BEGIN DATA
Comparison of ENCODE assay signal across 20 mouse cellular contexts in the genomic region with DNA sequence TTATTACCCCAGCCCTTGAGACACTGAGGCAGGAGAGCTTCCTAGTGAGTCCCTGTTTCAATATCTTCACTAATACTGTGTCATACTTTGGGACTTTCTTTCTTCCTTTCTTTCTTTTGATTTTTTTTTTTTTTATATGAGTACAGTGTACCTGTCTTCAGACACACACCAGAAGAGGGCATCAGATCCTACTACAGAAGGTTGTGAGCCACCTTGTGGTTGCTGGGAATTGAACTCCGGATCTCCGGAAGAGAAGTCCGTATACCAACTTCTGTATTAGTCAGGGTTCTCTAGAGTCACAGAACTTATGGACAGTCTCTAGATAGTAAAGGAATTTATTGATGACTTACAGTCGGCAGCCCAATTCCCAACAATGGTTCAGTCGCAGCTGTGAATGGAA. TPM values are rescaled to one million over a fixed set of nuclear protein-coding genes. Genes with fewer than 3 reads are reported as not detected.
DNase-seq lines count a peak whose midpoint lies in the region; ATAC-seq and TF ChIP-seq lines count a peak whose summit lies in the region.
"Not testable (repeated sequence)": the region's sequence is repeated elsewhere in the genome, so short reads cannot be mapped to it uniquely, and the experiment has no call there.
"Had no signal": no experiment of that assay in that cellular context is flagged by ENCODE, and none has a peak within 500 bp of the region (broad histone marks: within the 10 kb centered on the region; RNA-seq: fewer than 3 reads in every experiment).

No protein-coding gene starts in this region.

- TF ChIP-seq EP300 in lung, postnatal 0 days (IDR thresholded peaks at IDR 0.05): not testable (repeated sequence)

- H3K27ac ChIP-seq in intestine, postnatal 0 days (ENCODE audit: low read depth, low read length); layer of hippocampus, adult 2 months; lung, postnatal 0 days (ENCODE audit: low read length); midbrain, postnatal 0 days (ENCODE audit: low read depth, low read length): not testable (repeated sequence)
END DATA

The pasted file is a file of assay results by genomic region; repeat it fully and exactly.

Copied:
Comparison of ENCODE assay signal across 20 mouse cellular contexts in the genomic region with DNA sequence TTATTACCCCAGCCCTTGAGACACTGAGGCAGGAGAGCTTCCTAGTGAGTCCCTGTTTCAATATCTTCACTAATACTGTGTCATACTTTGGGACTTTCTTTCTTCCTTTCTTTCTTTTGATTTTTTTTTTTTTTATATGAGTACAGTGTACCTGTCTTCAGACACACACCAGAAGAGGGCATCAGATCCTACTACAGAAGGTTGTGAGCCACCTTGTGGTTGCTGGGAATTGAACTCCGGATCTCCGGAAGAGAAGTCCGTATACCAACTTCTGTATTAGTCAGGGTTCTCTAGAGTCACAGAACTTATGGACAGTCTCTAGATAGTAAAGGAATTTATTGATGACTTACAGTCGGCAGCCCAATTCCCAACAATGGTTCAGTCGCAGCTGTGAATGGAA. TPM values are rescaled to one million over a fixed set of nuclear protein-coding genes. Genes with fewer than 3 reads are reported as not detected.
DNase-seq lines count a peak whose midpoint lies in the region; ATAC-seq and TF ChIP-seq lines count a peak whose summit lies in the region.
"Not testable (repeated sequence)": the region's sequence is repeated elsewhere in the genome, so short reads cannot be mapped to it uniquely, and the experiment has no call there.
"Had no signal": no experiment of that assay in that cellular context is flagged by ENCODE, and none has a peak within 500 bp of the region (broad histone marks: within the 10 kb centered on the region; RNA-seq: fewer than 3 reads in every experiment).

No protein-coding gene starts in this region.

- TF ChIP-seq EP300 in lung, postnatal 0 days (IDR thresholded peaks at IDR 0.05): not testable (repeated sequence)

- H3K27ac ChIP-seq in intestine, postnatal 0 days (ENCODE audit: low read depth, low read length); layer of hippocampus, adult 2 months; lung, postnatal 0 days (ENCODE audit: low read length); midbrain, postnatal 0 days (ENCODE audit: low read depth, low read length): not testable (repeated sequence)